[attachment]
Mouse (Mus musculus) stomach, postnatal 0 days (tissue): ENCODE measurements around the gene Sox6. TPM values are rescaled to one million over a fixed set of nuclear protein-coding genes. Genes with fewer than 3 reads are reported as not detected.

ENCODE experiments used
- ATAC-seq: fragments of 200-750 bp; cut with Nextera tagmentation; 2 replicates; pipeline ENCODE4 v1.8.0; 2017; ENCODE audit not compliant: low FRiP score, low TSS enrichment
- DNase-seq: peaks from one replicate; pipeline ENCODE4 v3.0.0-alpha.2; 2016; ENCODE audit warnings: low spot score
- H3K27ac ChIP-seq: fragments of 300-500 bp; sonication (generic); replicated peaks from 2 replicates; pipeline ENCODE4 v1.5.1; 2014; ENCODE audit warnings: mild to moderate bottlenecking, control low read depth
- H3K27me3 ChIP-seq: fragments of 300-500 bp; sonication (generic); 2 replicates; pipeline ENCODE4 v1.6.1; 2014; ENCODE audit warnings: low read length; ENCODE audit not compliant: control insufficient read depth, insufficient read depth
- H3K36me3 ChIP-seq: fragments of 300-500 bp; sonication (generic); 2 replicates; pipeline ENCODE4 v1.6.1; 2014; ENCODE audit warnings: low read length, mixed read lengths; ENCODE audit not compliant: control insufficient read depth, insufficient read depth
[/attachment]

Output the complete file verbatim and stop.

Mouse (Mus musculus) stomach, postnatal 0 days (tissue): ENCODE measurements around the gene Sox6. TPM values are rescaled to one million over a fixed set of nuclear protein-coding genes. Genes with fewer than 3 reads are reported as not detected.

ENCODE experiments used
- ATAC-seq: fragments of 200-750 bp; cut with Nextera tagmentation; 2 replicates; pipeline ENCODE4 v1.8.0; 2017; ENCODE audit not compliant: low FRiP score, low TSS enrichment
- DNase-seq: peaks from one replicate; pipeline ENCODE4 v3.0.0-alpha.2; 2016; ENCODE audit warnings: low spot score
- H3K27ac ChIP-seq: fragments of 300-500 bp; sonication (generic); replicated peaks from 2 replicates; pipeline ENCODE4 v1.5.1; 2014; ENCODE audit warnings: mild to moderate bottlenecking, control low read depth
- H3K27me3 ChIP-seq: fragments of 300-500 bp; sonication (generic); 2 replicates; pipeline ENCODE4 v1.6.1; 2014; ENCODE audit warnings: low read length; ENCODE audit not compliant: control insufficient read depth, insufficient read depth
- H3K36me3 ChIP-seq: fragments of 300-500 bp; sonication (generic); 2 replicates; pipeline ENCODE4 v1.6.1; 2014; ENCODE audit warnings: low read length, mixed read lengths; ENCODE audit not compliant: control insufficient read depth, insufficient read depth